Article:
Our microbes can synthesize fatty acids and vitamins for us. But current evidence indicates that the overall effect on our energy intake is relatively small, and doesn’t occur at all in some people. 5-15% (or up to 200kcal) seems to be possible, but we cannot measure this precisely. It would likely not be enough to stall a weight loss in appreciable calorie deficit.
It has been observed that obese humans have less bacterial species in their stool than lean people. (Zuo HJ, 2011) Higher diversity of microbiota composition was associated with lean phenotypes compared to that of obese individuals. (Mohr, AE., 2020) That lead some researchers to believe that altering microbiome through fecal transplants could be used in threating obesity by altering microbiome. Although such transplants result in a change in the microbiome, the change is only temporary, and the effect is more pronounced in insulin sensitivity.
However, current studies cannot conclude that alterations of the microbiome would result in weight change. Rather, studies constantly point to a healthy lifestyle including varied diets and physical activity as reliable ways to lose weight. (Xiao H and Kang S, 2020)
Simply put, a healthy microbiome will not survive unless you feed it with a healthy diet. In a healthy body, there is healthy microbiome. It doesn’t work the other way around.
How to support a healthy microbiome with diet?
The short answer is to eat at least 30 different plants a week.
Microbially available carbohydrates in the form of fermentable fibers can be found in various fruits, vegetables, whole grains, nuts, seeds and legumes.
Omega-3 and omega-6 fatty acids can be found in nuts, seeds and fatty fish.
Whether you choose to eat animal or vegetable protein does not affect the composition and diversity of the microbiome if you eat enough fiber!
The diet associated with the varied microbiome is a Mediterranean strain that is based on plant foods, but also includes animal foods such as fish, eggs, cheese and even wine.
Are prebiotics as effective as real food?
Simply put, if you spend the same amount of money on different real foods (containing different types of fiber) and prebiotic supplements (contianing one type of fiber), you will benefit much more from food.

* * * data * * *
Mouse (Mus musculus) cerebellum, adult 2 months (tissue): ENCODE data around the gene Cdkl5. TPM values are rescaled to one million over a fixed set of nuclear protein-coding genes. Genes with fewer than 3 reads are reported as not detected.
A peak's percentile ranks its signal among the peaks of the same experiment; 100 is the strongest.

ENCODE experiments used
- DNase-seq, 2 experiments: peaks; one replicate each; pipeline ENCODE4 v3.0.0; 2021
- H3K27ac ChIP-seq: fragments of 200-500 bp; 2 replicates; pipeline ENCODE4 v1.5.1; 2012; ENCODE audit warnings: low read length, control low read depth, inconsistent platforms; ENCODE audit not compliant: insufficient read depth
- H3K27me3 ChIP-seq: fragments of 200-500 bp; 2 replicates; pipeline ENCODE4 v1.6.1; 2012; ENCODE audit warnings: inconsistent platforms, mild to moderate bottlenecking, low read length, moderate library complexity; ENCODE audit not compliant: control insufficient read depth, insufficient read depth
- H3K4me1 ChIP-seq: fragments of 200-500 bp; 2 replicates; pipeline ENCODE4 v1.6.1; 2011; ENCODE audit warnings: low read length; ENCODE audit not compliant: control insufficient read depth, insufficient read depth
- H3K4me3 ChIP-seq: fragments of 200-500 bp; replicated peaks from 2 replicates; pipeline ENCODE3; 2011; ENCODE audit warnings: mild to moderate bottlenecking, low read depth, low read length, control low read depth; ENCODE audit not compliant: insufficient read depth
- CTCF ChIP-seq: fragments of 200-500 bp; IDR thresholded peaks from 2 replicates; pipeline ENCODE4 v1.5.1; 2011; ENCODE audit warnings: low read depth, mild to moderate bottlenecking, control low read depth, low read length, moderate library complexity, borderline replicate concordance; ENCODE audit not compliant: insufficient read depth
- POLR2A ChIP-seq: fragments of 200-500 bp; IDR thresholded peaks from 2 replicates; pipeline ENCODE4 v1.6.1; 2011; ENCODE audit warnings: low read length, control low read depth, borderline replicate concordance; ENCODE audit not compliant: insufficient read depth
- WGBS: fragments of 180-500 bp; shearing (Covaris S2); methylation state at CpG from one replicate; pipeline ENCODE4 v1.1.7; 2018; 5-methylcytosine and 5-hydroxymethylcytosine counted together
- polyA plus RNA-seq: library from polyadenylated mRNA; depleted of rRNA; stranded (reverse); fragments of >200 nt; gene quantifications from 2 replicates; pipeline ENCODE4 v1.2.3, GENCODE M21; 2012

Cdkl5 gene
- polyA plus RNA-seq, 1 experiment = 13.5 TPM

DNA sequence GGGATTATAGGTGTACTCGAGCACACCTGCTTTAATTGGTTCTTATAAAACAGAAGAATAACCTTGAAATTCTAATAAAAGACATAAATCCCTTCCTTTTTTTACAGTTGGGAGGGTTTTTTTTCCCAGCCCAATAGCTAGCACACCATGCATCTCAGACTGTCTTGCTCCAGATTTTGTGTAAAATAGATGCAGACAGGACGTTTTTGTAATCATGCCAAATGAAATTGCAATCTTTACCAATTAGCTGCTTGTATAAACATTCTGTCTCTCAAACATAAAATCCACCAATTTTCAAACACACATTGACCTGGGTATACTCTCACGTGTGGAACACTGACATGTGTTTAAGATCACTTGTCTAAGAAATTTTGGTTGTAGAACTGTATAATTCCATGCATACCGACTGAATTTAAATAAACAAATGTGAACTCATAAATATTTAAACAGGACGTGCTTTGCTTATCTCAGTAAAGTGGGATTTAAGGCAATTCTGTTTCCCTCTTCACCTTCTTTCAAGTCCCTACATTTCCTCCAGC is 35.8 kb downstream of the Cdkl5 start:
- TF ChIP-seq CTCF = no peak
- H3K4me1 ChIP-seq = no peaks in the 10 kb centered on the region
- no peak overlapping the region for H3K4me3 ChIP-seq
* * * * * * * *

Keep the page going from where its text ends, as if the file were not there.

Whole foods contain several types of fiber and other vitamins and minerals.
Microbiome testing, allergies, intolerances
What is food sensitivity and can you believe the tests?
The term people use to define food intolerance is usually food sensitivity, measured by IgG response. It is an antibody recognition system. which simply tells us you have ingested that food before and your body’s immune system recognizes the antibody. It does not mean you have a negative reaction to it.
The Canadian Society of Allergy and Clinical Immunology concluded in 2012 and concluded that there was no research supporting the use of these tests to diagnose or predict food side effects. (Carr S, 2012) These same conclusions were supported by the American Academy of Allergies and Asthma (Stapel SO, 2008) or a recent review study published in the CMAJ. Even IgE tests used to test for food allergies show a high percentage of false positives. ()
Can the comprehensive stool analysis (CSA) predict your perfect diet?
In this newest iteration of gene-based dietary recommendations (circa the 2010’s), manufacturers sell kits that function similarly to CSA’s, identifying microbes and sometimes gene pathways. They then make recommendations about which foods would be ‘ideal’ for your specific microbiome.
Long-term dietary habits are associated with certain taxa (groups of microbes) as well as markers of inflammation and gene activity. Because different microbes have different functions governed by different genes, we would expect to see a wide variety and some influence of the diet that contains compounds they might metabolize in some way.
Your microbes are responding to your long-term dietary habits. You are (partially) influencing who’s there and what’s going on. You are influencing which genes are actually “on”, and which microbes thrive.